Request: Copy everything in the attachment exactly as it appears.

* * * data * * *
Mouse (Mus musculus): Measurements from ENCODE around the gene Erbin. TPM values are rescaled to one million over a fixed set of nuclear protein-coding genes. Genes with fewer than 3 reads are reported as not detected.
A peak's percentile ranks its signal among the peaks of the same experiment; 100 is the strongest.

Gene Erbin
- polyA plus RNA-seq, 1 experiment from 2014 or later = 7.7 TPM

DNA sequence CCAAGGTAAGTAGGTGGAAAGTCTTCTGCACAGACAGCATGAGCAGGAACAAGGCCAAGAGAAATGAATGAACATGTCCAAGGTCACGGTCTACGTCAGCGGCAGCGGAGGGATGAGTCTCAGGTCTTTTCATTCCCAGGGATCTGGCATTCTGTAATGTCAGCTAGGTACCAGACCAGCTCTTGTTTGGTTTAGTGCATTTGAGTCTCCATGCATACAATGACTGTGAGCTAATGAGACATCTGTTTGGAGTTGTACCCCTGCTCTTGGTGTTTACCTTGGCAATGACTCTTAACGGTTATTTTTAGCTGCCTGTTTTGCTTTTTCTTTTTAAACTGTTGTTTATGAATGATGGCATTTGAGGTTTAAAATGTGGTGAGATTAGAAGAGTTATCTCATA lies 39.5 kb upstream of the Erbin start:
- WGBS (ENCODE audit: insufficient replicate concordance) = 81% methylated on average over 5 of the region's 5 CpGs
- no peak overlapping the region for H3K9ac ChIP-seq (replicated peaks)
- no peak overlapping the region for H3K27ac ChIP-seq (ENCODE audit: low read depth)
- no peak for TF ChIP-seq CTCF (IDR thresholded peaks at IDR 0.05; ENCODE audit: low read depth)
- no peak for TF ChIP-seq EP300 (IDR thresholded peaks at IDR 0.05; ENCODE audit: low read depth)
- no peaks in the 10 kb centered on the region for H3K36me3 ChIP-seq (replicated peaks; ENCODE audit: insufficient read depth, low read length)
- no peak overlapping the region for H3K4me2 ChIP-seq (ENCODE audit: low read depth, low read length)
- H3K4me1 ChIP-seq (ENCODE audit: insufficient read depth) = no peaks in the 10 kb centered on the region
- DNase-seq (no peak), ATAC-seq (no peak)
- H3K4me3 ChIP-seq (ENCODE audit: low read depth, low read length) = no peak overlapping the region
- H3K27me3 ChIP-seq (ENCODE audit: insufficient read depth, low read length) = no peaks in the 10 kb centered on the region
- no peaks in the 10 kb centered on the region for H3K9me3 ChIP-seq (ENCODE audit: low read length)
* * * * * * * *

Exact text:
Mouse (Mus musculus): Measurements from ENCODE around the gene Erbin. TPM values are rescaled to one million over a fixed set of nuclear protein-coding genes. Genes with fewer than 3 reads are reported as not detected.
A peak's percentile ranks its signal among the peaks of the same experiment; 100 is the strongest.

Gene Erbin
- polyA plus RNA-seq, 1 experiment from 2014 or later = 7.7 TPM

DNA sequence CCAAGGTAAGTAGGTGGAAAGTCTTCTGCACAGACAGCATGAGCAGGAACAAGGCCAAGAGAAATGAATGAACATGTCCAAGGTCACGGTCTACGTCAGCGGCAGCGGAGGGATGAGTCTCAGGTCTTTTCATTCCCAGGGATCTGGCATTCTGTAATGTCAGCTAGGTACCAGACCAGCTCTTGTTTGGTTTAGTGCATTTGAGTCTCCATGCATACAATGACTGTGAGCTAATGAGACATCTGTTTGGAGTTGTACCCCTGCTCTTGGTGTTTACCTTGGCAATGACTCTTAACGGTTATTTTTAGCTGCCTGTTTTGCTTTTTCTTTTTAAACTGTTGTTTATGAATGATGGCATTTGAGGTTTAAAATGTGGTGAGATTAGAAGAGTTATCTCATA lies 39.5 kb upstream of the Erbin start:
- WGBS (ENCODE audit: insufficient replicate concordance) = 81% methylated on average over 5 of the region's 5 CpGs
- no peak overlapping the region for H3K9ac ChIP-seq (replicated peaks)
- no peak overlapping the region for H3K27ac ChIP-seq (ENCODE audit: low read depth)
- no peak for TF ChIP-seq CTCF (IDR thresholded peaks at IDR 0.05; ENCODE audit: low read depth)
- no peak for TF ChIP-seq EP300 (IDR thresholded peaks at IDR 0.05; ENCODE audit: low read depth)
- no peaks in the 10 kb centered on the region for H3K36me3 ChIP-seq (replicated peaks; ENCODE audit: insufficient read depth, low read length)
- no peak overlapping the region for H3K4me2 ChIP-seq (ENCODE audit: low read depth, low read length)
- H3K4me1 ChIP-seq (ENCODE audit: insufficient read depth) = no peaks in the 10 kb centered on the region
- DNase-seq (no peak), ATAC-seq (no peak)
- H3K4me3 ChIP-seq (ENCODE audit: low read depth, low read length) = no peak overlapping the region
- H3K27me3 ChIP-seq (ENCODE audit: insufficient read depth, low read length) = no peaks in the 10 kb centered on the region
- no peaks in the 10 kb centered on the region for H3K9me3 ChIP-seq (ENCODE audit: low read length)